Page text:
A nice article in the Wall Street Journal describing Jack Gallant’s recent FMRI work.  They didn’t just  subtract conditions and come up with a typical imaging map with one or a few isolated bits of activation.  Jack L. Gallant, Tolga Çukur and colleagues used sophisticated  analyses to find the relationship between the patterns of whole brain activity and the content of videos watched by the subjects.  This revealed wide networks, not isolated patches, of neurons engaged by attention to different things in the video (humans vs vehicles, etc).

It also showed how dynamic and flexible the brain is.  When subjects looked for humans, large portions of the cortex were sensitive to humans and less sensitive to vehicles. When subjects looked for vehicles, large portions of the cortex became vehicle detectors.  Many of the same brain areas were involved in multiple networks, changing when people changed the focus of their attention.  Thus, rather than the cortex being composed of modules with strict specializations, high-level information is spread across wide-ranging cortical networks of neurons that participate in many different functions, adapting their properties to current cognitive demands.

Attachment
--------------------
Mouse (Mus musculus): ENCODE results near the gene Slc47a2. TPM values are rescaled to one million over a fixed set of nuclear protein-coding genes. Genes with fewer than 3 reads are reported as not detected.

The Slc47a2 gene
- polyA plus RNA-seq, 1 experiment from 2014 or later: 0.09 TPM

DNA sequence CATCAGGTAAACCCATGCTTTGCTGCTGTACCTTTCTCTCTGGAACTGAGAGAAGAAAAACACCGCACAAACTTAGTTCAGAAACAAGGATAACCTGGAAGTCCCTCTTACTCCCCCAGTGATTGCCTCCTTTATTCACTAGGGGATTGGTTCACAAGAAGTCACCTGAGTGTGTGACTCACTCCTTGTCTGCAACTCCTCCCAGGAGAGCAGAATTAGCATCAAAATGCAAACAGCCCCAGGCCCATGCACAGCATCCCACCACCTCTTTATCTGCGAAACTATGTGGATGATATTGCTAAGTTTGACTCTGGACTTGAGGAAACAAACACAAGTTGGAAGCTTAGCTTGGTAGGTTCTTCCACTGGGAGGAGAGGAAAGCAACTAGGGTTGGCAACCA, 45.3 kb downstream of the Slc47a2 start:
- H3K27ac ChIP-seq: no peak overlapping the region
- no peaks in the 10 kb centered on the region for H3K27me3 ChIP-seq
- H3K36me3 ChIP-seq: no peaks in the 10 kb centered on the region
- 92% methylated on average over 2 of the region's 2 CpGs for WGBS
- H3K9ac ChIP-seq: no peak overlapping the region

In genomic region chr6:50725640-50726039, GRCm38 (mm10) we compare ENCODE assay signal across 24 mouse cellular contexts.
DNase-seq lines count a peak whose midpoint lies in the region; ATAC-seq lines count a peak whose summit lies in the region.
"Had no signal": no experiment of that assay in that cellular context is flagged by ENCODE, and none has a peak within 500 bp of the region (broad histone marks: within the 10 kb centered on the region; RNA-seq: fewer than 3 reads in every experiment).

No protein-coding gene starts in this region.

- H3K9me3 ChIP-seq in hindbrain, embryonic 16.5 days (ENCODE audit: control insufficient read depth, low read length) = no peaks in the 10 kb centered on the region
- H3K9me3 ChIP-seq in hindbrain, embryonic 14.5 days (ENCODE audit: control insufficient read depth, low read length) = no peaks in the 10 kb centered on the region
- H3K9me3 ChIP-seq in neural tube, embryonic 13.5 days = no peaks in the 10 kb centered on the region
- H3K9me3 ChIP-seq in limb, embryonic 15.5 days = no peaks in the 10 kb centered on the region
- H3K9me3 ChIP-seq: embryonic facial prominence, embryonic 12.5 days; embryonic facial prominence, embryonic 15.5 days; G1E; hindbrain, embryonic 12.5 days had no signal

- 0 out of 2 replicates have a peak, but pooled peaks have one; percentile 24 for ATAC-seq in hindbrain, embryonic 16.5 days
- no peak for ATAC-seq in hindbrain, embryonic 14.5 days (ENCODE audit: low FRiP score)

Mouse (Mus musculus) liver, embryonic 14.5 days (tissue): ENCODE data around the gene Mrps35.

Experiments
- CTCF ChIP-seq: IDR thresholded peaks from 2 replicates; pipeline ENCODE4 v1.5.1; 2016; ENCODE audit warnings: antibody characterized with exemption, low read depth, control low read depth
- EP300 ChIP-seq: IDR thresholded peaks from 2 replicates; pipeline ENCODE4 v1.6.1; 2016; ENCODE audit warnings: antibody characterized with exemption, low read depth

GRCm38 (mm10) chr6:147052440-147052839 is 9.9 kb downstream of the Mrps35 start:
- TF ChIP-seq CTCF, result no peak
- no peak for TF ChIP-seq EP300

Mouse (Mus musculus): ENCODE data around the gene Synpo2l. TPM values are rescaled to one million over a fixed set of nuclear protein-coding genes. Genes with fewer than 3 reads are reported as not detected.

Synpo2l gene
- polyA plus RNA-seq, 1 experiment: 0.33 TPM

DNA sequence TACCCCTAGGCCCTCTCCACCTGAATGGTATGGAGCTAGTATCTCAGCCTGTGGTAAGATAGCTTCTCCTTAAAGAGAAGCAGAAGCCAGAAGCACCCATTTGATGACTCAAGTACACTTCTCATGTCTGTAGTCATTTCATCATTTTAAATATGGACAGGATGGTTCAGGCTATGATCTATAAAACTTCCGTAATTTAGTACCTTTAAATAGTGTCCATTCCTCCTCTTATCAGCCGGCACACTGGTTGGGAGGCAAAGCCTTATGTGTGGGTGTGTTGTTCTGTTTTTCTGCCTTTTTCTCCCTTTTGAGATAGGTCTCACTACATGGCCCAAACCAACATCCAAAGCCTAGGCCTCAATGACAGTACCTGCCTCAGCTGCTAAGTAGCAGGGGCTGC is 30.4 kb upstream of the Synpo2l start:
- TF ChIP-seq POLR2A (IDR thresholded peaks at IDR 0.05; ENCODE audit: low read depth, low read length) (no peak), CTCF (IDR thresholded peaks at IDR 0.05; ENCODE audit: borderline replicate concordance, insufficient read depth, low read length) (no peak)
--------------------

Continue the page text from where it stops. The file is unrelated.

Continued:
We have long argued that mixed selectivity, adaptive coding neurons are crucial for hallmarks of cognition like flexibility.  And in forthcoming paper (Rigotti et al), we show computationally that you can’t build a complex brain w/o them.

For a brief discussion of this issue, read this Preview of a paper by Stokes et al:
Miller, E.K. and Fusi, S. (2013) Limber neurons for a nimble mind. Neuron. 78:211-213. View PDF

And stay tuned for this paper:
Rigotti, M., Barak, O., Warden, M.R., Wang, X., Daw, N.D., Miller, E.K., & Fusi, S. (in press) The importance of mixed selectivity in complex cognitive tasks. Nature.

About the Author

The Miller Lab uses experimental and theoretical approaches to study the neural basis of the high-level cognitive functions that underlie complex goal-directed behavior. ekmillerlab.mit.edu